Buzz Buttons

“Buzz buttons are an intense experience for the palate… The flowers take the palate on a crazy journey that can last a few minutes. The (Tingala®) liqueur does the same thing.” – Chris Tunstall, A Bar Above

– Ever heard of buzz buttons? The flower buds of spilanthes plant, or buzz buttons, offer an adventure with the unknown, a sensory experience that goes beyond taste. The flowers have a natural effervescent zing, a taste that dances around the mouth and lips, providing a surprising and pleasing mouth tingling experience.


Spilanthes (acmella alba) is a tropical plant native to Brazil, in a class with daisies, chrysanthemums, and zinnias, members of the Asteraceae botanical family. It grows in tropical and subtropical regions of the world, including Africa, America, Borneo, India, Sri Lanka and Asia.

Modern names for the flower are buzz button, electric daisy, lemon drop, and Tingflower®. Although also sometimes called szechuan buttons, spilanthes should not be confused with the Szechuan, or sichaun, peppercorn familiar in Chinese cuisine, a small dried herb with both a tongue tingling taste and spicy heat. Buzz buttons do not have a hot pepper flavor; they do deliver intense tingle.

In Brazil, the botanical is known as paracress, brede mafane, or jambu. Traditionally, the small, composite yellow flower buds were used by tribes and shamans in the Amazon region as folk medicine to treat malaria and pain. It was called the “toothache plant” for its seeming natural anesthetic qualities. Modern research verifies many of the plant’s therapeutic and medicinal properties. The botanical also reportedly can help stimulate appetite in patients who have difficulty tasting.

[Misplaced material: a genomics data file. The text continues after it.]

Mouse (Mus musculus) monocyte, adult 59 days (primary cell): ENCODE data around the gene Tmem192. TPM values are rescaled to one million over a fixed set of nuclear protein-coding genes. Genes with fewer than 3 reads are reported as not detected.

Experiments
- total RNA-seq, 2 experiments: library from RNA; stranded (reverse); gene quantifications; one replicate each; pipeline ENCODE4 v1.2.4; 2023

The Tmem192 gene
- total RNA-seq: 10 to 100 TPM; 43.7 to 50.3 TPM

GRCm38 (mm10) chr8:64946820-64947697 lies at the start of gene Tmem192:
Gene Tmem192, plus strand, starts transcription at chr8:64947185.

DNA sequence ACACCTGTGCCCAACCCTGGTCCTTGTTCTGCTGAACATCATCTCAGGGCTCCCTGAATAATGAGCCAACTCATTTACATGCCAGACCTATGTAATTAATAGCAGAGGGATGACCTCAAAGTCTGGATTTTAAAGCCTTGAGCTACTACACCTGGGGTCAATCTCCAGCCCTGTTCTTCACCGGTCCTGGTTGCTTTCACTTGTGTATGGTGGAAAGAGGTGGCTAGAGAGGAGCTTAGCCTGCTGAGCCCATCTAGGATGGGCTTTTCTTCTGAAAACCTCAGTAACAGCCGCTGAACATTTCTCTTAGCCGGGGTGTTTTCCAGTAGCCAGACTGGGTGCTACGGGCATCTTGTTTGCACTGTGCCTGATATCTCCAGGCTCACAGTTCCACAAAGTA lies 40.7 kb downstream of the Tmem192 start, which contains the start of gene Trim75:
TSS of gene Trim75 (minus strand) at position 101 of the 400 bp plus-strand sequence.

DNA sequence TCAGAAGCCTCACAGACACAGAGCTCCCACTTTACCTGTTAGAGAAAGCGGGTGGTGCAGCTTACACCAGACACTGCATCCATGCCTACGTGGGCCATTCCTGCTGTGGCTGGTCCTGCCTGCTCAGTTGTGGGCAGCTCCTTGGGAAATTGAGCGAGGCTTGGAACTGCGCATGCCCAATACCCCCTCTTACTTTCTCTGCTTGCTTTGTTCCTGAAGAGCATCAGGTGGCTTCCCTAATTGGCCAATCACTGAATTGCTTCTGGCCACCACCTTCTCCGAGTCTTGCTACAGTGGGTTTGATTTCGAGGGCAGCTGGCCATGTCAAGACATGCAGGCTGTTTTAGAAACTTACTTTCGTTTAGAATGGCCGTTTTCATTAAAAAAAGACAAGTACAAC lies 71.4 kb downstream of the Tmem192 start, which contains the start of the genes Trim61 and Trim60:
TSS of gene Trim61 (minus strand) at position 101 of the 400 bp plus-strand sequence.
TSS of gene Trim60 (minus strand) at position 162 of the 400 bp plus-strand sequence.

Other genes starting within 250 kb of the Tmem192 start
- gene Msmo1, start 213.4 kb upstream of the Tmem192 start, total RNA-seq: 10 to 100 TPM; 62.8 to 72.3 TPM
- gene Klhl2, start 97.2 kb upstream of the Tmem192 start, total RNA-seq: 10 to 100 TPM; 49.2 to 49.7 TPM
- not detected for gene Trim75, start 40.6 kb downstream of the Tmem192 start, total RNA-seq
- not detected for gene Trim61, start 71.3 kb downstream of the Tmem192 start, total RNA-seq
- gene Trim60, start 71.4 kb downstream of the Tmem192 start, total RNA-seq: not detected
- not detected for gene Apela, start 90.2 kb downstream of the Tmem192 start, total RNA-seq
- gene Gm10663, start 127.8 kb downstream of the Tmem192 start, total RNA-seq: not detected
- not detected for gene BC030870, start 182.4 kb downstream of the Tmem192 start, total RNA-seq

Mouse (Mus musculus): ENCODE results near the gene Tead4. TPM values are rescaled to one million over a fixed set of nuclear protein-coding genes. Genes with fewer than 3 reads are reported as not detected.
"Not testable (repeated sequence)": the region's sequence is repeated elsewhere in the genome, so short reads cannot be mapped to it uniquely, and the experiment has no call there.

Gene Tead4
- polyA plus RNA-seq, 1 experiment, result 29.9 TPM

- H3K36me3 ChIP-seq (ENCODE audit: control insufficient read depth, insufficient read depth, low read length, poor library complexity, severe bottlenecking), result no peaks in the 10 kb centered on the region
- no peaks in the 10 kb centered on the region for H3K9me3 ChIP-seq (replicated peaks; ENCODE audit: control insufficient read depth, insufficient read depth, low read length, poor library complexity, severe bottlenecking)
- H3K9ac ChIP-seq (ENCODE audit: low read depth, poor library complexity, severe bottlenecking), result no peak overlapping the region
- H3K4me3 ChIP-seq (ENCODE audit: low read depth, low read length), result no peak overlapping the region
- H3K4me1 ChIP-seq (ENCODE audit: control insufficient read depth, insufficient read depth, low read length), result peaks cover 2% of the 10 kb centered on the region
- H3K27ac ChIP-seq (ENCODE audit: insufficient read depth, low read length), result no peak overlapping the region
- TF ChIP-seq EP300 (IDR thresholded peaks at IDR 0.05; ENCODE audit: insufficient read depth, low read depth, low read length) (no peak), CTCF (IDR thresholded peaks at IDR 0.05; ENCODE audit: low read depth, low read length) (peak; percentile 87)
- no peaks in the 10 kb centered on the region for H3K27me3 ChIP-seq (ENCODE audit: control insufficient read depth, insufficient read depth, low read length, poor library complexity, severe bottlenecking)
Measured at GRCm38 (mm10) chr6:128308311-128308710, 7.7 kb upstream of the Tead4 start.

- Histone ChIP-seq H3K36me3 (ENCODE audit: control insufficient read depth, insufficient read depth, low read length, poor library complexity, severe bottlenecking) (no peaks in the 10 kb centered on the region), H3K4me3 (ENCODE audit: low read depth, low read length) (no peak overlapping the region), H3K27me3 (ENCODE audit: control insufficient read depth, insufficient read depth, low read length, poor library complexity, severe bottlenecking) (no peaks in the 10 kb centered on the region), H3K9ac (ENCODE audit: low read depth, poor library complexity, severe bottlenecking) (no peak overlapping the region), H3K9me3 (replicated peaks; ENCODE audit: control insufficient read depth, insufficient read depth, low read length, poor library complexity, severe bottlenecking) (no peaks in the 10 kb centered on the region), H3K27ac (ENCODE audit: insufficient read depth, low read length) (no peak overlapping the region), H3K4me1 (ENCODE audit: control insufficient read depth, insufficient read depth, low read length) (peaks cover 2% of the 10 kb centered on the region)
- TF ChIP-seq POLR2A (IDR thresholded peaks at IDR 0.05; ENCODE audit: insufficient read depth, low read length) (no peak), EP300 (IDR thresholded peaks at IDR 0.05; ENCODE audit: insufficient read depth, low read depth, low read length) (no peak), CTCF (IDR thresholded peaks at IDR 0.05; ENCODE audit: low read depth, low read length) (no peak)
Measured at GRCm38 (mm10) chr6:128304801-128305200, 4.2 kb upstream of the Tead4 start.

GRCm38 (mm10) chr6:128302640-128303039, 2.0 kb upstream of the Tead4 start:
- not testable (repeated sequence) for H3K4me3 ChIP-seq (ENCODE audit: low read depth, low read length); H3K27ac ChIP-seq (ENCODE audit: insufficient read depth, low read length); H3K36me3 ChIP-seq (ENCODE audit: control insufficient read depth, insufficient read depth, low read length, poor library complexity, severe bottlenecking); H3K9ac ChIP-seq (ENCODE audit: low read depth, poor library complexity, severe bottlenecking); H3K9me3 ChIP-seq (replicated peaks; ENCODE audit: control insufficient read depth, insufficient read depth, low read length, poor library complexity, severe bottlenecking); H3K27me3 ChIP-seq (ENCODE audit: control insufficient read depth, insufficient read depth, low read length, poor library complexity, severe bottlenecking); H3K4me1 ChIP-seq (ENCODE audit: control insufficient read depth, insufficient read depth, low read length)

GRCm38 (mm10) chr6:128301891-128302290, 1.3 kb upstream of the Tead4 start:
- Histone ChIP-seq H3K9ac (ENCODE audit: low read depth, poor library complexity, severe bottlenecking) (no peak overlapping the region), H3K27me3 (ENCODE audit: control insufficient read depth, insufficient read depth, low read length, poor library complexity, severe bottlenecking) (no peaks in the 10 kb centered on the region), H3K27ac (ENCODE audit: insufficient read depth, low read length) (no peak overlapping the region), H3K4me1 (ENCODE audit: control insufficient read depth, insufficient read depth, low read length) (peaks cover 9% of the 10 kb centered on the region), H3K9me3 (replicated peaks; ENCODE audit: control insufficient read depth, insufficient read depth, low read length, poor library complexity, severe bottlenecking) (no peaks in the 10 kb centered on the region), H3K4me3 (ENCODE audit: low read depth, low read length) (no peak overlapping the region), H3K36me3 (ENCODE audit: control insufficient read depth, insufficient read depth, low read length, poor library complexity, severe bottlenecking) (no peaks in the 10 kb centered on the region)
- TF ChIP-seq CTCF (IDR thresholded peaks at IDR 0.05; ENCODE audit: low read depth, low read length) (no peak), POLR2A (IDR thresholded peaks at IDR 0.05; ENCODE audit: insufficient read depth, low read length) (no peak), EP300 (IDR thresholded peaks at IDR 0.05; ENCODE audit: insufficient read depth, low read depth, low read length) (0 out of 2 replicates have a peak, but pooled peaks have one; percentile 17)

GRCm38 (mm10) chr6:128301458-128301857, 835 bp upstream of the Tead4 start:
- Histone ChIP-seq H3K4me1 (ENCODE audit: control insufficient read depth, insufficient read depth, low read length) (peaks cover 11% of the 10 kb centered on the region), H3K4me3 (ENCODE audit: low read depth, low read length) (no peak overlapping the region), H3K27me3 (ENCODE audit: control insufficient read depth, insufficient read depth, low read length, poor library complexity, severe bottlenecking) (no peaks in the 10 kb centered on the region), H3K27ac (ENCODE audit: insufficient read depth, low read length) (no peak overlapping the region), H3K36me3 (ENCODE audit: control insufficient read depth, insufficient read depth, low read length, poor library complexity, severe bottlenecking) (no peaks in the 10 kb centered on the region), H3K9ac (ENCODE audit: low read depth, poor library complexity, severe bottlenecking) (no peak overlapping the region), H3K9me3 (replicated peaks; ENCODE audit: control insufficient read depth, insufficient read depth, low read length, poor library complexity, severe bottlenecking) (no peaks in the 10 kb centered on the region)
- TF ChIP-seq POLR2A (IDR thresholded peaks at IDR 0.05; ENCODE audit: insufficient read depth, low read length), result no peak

While relatively new to many Western palates, the herbal-botanical tingling taste of spilanthes is familiar to and embraced by people in other parts of the world. Its sensory pungency and mouth-watering properties make it a popular ingredient in tradition dishes such as tacacá, a northern Brazilian stew made with shrimp, yellow peppers, and wild manioc. It is a primary ingredient in romazava, a regional dish of Madagascar.

Modern chefs José Andrés of World Central Kitchen and fellow Spanish chef Ferran Adrià of El Bulli have featured spilanthes in their restaurants. New York’s Marc Forgione also uses spilanthes shavings in his appetizers. “It doesn’t just make your mouth tingle,” he says. “It makes things that are fresh, acidic and bright … just explode. It is a taste-expanding preface to any meal.”

Spilanthes is sometimes called the “super taster flower.” It naturally increases salivation (along with imparting a slight citrus flavor), enhancing the enjoyment of flavors!


Tingala Bottle with flowers